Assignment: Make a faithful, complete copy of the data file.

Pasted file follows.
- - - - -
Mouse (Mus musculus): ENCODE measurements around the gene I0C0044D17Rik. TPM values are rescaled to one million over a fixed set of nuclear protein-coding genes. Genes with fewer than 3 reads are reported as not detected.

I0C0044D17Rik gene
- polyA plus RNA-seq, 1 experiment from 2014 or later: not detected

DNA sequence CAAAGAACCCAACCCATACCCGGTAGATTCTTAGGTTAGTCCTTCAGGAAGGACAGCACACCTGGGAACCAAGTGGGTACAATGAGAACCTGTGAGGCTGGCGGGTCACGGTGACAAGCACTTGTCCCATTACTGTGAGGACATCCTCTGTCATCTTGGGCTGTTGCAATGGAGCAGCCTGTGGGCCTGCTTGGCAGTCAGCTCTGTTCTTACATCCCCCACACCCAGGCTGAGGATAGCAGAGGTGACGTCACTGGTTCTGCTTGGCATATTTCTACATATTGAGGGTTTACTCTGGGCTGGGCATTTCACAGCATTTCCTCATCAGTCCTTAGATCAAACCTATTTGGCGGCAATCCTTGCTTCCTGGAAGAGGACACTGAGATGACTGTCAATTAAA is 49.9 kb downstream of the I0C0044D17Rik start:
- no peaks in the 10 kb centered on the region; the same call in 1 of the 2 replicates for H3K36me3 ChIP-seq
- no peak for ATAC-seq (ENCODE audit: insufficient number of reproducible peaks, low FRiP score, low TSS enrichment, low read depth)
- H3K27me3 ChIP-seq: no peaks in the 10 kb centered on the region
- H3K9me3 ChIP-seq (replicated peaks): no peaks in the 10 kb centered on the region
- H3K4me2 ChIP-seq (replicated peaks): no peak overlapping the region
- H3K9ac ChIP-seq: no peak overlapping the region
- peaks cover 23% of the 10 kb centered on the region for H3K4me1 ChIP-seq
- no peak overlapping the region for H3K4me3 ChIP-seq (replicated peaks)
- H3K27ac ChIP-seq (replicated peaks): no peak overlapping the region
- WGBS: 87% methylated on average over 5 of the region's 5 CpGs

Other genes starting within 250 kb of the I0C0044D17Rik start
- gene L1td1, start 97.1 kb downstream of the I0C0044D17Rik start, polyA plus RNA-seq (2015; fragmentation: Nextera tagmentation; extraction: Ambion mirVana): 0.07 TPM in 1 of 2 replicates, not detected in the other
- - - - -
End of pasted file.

Mouse (Mus musculus): ENCODE measurements around the gene I0C0044D17Rik. TPM values are rescaled to one million over a fixed set of nuclear protein-coding genes. Genes with fewer than 3 reads are reported as not detected.

I0C0044D17Rik gene
- polyA plus RNA-seq, 1 experiment from 2014 or later: not detected

DNA sequence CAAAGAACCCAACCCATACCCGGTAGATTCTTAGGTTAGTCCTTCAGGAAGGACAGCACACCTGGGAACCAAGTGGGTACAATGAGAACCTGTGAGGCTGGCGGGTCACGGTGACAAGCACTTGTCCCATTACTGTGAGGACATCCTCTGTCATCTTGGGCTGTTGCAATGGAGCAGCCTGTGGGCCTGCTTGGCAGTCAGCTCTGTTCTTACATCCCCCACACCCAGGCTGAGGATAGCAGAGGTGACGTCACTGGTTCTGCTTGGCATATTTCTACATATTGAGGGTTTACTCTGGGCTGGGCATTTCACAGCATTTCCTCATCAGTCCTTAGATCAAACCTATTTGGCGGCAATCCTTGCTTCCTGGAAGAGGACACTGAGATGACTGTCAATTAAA is 49.9 kb downstream of the I0C0044D17Rik start:
- no peaks in the 10 kb centered on the region; the same call in 1 of the 2 replicates for H3K36me3 ChIP-seq
- no peak for ATAC-seq (ENCODE audit: insufficient number of reproducible peaks, low FRiP score, low TSS enrichment, low read depth)
- H3K27me3 ChIP-seq: no peaks in the 10 kb centered on the region
- H3K9me3 ChIP-seq (replicated peaks): no peaks in the 10 kb centered on the region
- H3K4me2 ChIP-seq (replicated peaks): no peak overlapping the region
- H3K9ac ChIP-seq: no peak overlapping the region
- peaks cover 23% of the 10 kb centered on the region for H3K4me1 ChIP-seq
- no peak overlapping the region for H3K4me3 ChIP-seq (replicated peaks)
- H3K27ac ChIP-seq (replicated peaks): no peak overlapping the region
- WGBS: 87% methylated on average over 5 of the region's 5 CpGs

Other genes starting within 250 kb of the I0C0044D17Rik start
- gene L1td1, start 97.1 kb downstream of the I0C0044D17Rik start, polyA plus RNA-seq (2015; fragmentation: Nextera tagmentation; extraction: Ambion mirVana): 0.07 TPM in 1 of 2 replicates, not detected in the other